Baby ducks are some of the cutest little birds you will ever lay your eyes on. Born as little bundles with down coats, it’s not long until they take their first swim. They dote on their mothers and follow her every move, there is something entirely uplifting and wholesome about watching them learn.
Here are some interesting baby ducks facts, as well as some answers to frequently asked questions and some images of these majestic baby birds!
Baby Ducks Facts
Baby Ducks Are Called Ducklings
Similarly to baby swans and baby turkeys, baby ducks have their own name. They are known simply as ‘ducklings‘. Before this though, they are called ‘hatchlings‘ and are born from eggs, which are laid in a clutch inside a ‘nest‘.
As they grow, a male duck is known as a ‘drake‘ and a female is known as a ‘hen‘ but is most commonly just called a duck. A group of baby ducks are collectively known as a ‘brood‘ of ducklings, especially when they are on land and very young. In the water, they are sometimes collectively known as a ‘flock‘ or a ‘waddle‘ of ducklings. As adults they may also be known as a ‘raft‘ or a ‘paddling‘ of ducks.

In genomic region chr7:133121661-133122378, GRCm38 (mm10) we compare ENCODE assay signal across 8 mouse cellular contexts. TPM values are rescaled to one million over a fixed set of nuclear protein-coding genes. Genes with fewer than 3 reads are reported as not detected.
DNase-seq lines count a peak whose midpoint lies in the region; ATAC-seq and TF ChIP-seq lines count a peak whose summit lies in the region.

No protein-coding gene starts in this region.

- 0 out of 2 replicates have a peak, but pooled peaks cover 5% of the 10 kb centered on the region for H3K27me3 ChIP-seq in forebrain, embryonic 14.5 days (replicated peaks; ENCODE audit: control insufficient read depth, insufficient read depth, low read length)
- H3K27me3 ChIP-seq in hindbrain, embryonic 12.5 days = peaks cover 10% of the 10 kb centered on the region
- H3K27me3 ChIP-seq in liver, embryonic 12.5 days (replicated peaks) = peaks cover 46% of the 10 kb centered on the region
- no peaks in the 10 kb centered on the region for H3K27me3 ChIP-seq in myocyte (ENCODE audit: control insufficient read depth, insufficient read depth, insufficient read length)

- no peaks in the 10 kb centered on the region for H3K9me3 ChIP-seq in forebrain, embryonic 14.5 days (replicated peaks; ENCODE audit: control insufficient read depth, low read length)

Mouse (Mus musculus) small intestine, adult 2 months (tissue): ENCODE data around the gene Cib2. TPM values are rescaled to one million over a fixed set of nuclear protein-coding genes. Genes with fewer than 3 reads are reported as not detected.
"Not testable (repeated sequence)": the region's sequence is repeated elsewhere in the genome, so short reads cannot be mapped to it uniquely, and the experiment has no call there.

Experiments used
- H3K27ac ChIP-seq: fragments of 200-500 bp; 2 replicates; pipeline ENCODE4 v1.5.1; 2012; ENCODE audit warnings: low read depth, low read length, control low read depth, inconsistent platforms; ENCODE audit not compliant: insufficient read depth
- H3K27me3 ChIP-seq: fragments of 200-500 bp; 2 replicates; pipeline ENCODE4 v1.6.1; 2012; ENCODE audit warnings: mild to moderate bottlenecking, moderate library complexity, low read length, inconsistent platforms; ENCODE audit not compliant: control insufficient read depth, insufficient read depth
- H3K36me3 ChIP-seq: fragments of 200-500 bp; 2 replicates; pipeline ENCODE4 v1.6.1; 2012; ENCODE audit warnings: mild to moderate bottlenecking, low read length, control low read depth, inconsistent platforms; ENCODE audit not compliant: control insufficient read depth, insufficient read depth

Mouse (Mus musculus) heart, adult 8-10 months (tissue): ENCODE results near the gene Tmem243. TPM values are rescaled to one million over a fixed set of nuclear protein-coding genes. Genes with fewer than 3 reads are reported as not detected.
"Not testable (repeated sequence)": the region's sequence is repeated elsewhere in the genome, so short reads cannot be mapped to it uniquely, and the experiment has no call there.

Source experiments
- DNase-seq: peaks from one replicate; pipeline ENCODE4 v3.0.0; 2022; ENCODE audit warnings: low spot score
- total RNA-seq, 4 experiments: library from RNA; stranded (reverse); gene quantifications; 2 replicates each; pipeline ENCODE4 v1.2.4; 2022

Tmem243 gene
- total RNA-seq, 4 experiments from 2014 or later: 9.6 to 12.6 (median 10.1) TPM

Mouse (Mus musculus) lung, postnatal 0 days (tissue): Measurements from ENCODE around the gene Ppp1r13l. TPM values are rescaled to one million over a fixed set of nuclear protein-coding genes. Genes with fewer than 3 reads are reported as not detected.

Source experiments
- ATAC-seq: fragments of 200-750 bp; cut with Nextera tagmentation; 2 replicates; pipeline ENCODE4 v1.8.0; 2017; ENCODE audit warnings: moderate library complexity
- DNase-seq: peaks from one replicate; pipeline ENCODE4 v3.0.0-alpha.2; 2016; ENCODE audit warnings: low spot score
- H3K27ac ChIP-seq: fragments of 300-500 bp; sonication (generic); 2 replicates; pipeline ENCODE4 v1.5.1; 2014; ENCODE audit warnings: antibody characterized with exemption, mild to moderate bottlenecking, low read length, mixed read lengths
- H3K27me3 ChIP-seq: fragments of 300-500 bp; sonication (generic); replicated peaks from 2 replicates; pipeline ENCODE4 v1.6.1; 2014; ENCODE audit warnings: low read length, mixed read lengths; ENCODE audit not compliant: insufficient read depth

Different Baby Ducks Have Different Coats, But None Have Feathers
Depending on the duck breed, ducklings can vary significantly in appearance. Mallard ducklings, for example, commonly have yellow bellies and necks with darker down across their heads, wings and backs. These darker patches typically appear as stripes running down their bodies.
Compared to other ducklings, Pekin ducklings are much fairer-haired. While eider and Goldeneye ducklings tend to be darker in colour, young Muscovy’s or white breeds tend to have creamy yellow down. They all, for the most part (except white feathered birds) resemble the coloring in their down, that they will adopt once their feathers come in.